Faith-based groups rally for West Hawaii summit to fight homelessness
Mayor Billy Kenoi declares November 15, 2016, Dr. Cliff Kopp Day in a proclamation at the West Hawaii Faith Based Summit on Family Homelessness Tuesday at the Makaeo Event Pavilion. (Laura Shimabuku/West Hawaii Today)
Participants listen to guest speakers at the West Hawaii Faith Based Summit on Family Homelessness Tuesday at the Makaeo Event Pavilion. (Laura Shimabuku/West Hawaii Today)
Mayor-elect Harry Kim talks about Cliff Kopp’s vision at the West Hawaii Faith Based Summit on Family Homelessness Tuesday at the Makaeo Event Pavilion. (Laura Shimabuku/West Hawaii Today)
Mayor-elect Harry Kim talks about Cliff Kopp’s vision at the West Hawaii Faith Based Summit on Family Homelessness Tuesday at the Makaeo Event Pavilion, where a display to the late homeless advocate was set up. Laura Shimabuku/West Hawaii Today
Jeremy Kopp, son of the late Dr. Cliff Kopp, reads the proclamation making Nov. 15, 2016 Dr. Cliff Kopp Day for his work bringing attention to the plight of the homeless at the West Hawaii Faith Based Summit on Family Homelessness Tuesday at the Makaeo Event Pavilion. (Laura Shimabuku/West Hawaii Today)
November 16, 2016 – West Hawaii Today
KAILUA-KONA — From 2015-2016, the Big Island’s homeless population increased 12 percent to 1,394 people, according to this year’s statewide Homeless Point-in-Time count.
To help address that issue, the island’s advocacy groups invited congregations and other faith groups to learn and share what opportunities are available to take care of the island’s homeless.
On Tuesday, service providers and faith groups joined together at the Old Airport Pavilion for the West Hawaii Faith-Based summit on Family Homelessness.
Brandee Menino, chief executive officer of HOPE Services Hawaii, an organization dedicated to providing services to the county’s homeless, said the event was an opportunity to organize and share what the island’s various congregations and service providers can offer to curb homelessness on island.
It was the first time, she said, they had organized together people of different faith communities here.
The organization previously held a homelessness summit on the island’s east side, which attracted calls to hold a similar event here.
“It wasn’t a hard sell,” she said. “(Faith groups) want to help; they just don’t know how to help.”
According to the National Low Income Housing Coalition, a West Hawaii resident making minimum wage would need to work 108 hours a week, roughly 15 hours a day every day, to rent a two-bedroom apartment.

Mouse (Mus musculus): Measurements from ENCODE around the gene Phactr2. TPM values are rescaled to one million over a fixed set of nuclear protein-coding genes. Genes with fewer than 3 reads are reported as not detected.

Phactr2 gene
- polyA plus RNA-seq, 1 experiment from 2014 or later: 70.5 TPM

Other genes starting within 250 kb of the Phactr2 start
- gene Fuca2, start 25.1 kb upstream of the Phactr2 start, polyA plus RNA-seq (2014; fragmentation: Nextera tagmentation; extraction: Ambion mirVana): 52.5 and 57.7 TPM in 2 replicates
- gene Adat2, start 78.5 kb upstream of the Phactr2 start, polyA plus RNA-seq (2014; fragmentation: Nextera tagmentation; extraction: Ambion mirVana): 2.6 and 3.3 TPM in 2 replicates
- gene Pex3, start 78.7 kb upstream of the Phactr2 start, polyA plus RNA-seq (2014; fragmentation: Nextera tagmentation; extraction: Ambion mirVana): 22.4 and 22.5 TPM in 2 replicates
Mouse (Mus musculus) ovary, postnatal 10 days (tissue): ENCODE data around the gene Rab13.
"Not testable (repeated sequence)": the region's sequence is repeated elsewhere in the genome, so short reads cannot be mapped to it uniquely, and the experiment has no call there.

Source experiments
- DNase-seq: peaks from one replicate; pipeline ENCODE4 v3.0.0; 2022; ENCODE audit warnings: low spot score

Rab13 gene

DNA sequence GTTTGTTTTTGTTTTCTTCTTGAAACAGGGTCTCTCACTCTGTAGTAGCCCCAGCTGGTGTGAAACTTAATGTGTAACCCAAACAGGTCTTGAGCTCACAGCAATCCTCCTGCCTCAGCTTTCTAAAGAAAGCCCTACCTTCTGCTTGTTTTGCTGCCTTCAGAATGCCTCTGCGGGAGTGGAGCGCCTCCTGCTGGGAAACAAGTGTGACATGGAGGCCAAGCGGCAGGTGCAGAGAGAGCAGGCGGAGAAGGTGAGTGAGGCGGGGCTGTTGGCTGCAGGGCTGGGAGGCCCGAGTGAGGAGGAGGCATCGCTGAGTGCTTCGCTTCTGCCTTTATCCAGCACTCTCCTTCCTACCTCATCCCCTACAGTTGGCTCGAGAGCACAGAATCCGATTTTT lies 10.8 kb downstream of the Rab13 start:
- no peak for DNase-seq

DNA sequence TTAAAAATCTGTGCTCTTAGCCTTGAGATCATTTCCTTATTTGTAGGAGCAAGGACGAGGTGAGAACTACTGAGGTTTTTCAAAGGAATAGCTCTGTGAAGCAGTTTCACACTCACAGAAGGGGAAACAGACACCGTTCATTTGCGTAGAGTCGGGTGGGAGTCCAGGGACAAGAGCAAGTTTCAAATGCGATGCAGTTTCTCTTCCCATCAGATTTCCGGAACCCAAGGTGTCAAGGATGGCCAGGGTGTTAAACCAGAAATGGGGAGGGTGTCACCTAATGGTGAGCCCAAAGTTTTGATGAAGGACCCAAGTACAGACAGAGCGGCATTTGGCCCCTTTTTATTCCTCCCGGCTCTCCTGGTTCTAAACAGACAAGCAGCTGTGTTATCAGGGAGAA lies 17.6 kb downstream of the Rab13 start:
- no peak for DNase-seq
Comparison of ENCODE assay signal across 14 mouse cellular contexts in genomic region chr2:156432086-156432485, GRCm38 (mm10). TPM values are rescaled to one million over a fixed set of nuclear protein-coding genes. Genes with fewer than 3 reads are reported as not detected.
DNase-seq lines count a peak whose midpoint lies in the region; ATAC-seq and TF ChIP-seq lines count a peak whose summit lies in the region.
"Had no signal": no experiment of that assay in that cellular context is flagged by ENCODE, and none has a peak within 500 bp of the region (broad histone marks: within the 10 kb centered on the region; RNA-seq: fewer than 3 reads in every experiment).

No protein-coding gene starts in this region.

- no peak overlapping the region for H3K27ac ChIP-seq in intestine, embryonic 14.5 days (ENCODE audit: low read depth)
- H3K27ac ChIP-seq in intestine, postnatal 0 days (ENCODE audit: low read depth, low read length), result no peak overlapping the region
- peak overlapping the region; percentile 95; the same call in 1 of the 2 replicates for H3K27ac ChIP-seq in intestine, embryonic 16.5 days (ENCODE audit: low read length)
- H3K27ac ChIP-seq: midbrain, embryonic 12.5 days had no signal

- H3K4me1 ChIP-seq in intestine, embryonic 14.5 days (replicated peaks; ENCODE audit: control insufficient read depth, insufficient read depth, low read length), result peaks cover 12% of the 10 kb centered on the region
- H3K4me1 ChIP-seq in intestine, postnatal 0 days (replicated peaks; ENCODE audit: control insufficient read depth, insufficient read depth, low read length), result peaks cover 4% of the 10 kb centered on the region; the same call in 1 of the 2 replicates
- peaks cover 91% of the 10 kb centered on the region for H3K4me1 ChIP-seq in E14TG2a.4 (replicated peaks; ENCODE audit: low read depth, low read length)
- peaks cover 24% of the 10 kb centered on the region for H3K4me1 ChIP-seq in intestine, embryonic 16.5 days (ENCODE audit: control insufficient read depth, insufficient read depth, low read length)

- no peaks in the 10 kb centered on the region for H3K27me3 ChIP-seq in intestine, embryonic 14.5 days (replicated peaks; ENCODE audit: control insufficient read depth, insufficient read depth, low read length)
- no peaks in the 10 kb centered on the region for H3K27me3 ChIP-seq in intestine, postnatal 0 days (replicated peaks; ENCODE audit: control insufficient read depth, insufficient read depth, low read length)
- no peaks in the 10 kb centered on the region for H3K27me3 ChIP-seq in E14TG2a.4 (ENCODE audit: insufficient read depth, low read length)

Any less would require the renter to spend more than 30 percent of his or her income on housing, which the federal government considers “cost burdened,” impacting families’ abilities to afford food, clothing and other necessities.
In Hawaii County, more than half of the island’s 22,101 renters are considered cost-burdened, said West Hawaii Habitat for Humanity executive director Patrick Hurney.
Hurney explained that the cost of housing is a large burden for families, adding that they see families come from a variety of situations.
Home ownership, he explains, doesn’t just contribute to financial well-being, he said, it also brings with it social benefits, such as improved academic performance. Home ownership also benefits the regional economy.
In 2012, Habitat for Humanity built five homes in 10 days for the organization’s “Blitz Build.”
Next year, they’re taking on an even more ambitious project: 10 homes in 10 days.
“And we need everyone’s help,” he said. “We need the community’s help.”
In addition to presentations from several of the island’s nonprofit leaders, the conference also gave attendees a chance to get into smaller groups and talk about individual ways congregations and individuals can fight homelessness.
Joel Rogers and Drew Reuss, both from Youth With a Mission, led a discussion about the “tiny house” movement and how it could provide opportunities for the island’s homeless.
The tiny house movement emphasizes small, inexpensive residences.
The first hurdle to introducing tiny homes to the county, said Rogers, would be advocating for a change in zoning laws, which set standards for houses.
But, he said, the county has a real chance to be on the forefront of a new movement in housing and development.
“It’s still on the cutting edge,” he said. “We’d love to see more of these types of dwellings that do make sense for our island.”
Rogers added that there are already ongoing conversations about where homes could be built and how it can help reduce homelessness here.
“It’s exciting to think we could actually fix this,” he said. “It’s not just some ‘pie in the sky, wouldn’t it be wonderful if.’ This is doable.”
Linda McLaughlin and Jasmine Staup both said they were glad they attended the event, saying it gave them a chance to learn more about what’s happening in the community and the role they can play in helping the homeless.
“We need to educate each other about what we’re doing,” said Staup.
Both women work in the Department of Health’s public health nursing branch. They said it’s important for those providing services to connect with congregations embedded in the community.
“If we have a connection, maybe we can put each other in to contact with whoever needs services,” Staup said.